Date and time
    March 21, 2013, 5:03PM
    • Read this comment and you will have won $100 million dollars. A Nigerian Irish prince

      Commenter
      Joe
      Date and time
      March 21, 2013, 5:04PM
      • Would you like my bank details

        Commenter
        Brian of Narangba
        Location
        Qld
        Date and time
        March 22, 2013, 8:36AM
    • Anything that says - "Security Alert" or "This is not a scam" or uses the word "Trusted" more than once should be avoided unless it's from someone you know (and use the "Detail link" in your email header to check anyway

      Commenter
      A
      Location
      Lert
      Date and time
      March 21, 2013, 5:11PM
      • A further addendum to the sensitive information point. Any email that takes you to a website which asks you to verify passwords, bank/credit card details, even names and addresses. Never click on a web link in an email, unless you're absolutely sure its legit. Even then, it's safer not to.

        Commenter
        DeeK
        Date and time
        March 21, 2013, 5:18PM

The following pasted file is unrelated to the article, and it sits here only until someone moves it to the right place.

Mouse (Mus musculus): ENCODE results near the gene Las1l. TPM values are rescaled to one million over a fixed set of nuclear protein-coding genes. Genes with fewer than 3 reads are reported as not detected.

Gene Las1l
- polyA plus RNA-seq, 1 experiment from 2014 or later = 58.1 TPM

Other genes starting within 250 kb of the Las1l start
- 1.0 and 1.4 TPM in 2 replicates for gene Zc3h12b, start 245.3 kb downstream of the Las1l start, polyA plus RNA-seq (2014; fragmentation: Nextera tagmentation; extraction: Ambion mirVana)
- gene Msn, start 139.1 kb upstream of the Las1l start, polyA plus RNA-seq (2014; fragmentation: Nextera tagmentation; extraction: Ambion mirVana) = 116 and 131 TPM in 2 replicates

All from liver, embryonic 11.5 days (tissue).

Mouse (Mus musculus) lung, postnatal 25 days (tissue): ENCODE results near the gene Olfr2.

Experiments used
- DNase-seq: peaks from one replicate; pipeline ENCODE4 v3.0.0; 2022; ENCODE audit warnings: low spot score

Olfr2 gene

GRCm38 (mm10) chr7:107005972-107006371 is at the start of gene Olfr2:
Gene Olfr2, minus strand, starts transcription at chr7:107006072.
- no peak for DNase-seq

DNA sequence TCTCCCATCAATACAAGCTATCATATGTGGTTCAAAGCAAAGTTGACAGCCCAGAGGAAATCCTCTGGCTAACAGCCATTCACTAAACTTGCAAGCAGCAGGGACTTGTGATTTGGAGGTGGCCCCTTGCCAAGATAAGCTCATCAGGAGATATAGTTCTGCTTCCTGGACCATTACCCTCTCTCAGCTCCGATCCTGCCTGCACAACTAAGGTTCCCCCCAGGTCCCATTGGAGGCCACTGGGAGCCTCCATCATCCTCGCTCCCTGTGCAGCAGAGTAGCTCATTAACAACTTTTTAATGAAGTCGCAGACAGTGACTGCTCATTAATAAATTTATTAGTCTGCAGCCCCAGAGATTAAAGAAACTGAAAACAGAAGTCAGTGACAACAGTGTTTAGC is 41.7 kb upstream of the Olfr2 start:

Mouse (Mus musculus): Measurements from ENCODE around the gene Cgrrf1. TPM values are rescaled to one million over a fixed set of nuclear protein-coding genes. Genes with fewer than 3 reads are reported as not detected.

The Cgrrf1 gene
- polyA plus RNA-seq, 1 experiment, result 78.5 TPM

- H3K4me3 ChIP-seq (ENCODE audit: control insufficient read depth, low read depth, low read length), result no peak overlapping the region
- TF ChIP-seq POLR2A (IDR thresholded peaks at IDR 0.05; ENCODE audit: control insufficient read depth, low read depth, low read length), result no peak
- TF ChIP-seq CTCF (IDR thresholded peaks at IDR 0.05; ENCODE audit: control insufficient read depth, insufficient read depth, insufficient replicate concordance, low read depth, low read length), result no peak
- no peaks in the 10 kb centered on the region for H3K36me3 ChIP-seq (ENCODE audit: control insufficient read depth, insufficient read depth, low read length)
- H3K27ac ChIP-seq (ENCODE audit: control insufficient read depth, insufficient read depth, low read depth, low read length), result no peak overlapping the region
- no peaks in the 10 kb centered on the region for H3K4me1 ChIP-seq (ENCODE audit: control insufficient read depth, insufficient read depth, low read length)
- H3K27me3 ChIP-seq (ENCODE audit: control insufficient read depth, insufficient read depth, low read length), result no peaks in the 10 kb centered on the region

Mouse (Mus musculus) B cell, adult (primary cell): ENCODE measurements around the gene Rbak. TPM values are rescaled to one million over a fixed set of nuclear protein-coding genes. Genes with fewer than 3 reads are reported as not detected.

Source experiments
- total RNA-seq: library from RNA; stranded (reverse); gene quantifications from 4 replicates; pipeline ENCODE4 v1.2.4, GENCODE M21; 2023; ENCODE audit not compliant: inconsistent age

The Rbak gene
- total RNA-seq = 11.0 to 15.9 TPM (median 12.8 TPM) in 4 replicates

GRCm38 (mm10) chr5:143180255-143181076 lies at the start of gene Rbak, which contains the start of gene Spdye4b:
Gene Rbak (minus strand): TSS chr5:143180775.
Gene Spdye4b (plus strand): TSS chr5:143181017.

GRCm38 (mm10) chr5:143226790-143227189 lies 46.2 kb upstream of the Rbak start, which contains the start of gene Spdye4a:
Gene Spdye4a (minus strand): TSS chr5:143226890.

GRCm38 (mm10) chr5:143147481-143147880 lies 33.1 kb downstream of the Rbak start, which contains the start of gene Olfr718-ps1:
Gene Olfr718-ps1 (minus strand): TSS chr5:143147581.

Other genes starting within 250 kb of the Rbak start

• I recently received an email with the header "Masters of Photography" from World Wide Art Books INC. It was an unsolicited offer to give this company money to have my work published in a promotional photo book.

          When I declined this offer, which sounded a bit dubious, I received a return email from these people simply saying "lmao". Hardly very professional.

          I would urge people to do their homework and carefully assess "offers" like this. It could cost you a lot of money for very little result.

          Commenter
          lenz
          Date and time
          March 21, 2013, 5:55PM
          • why did you even reply?

            Commenter
            amazing man
            Date and time
            March 22, 2013, 8:44AM
          • So you confirmed your email address was active for them? Thats probably what they wanted in the first place..... lol

            Commenter
            4wd4wd
            Location
            Sydney
            Date and time
            March 22, 2013, 9:35AM

        More comments

        Comments are now closed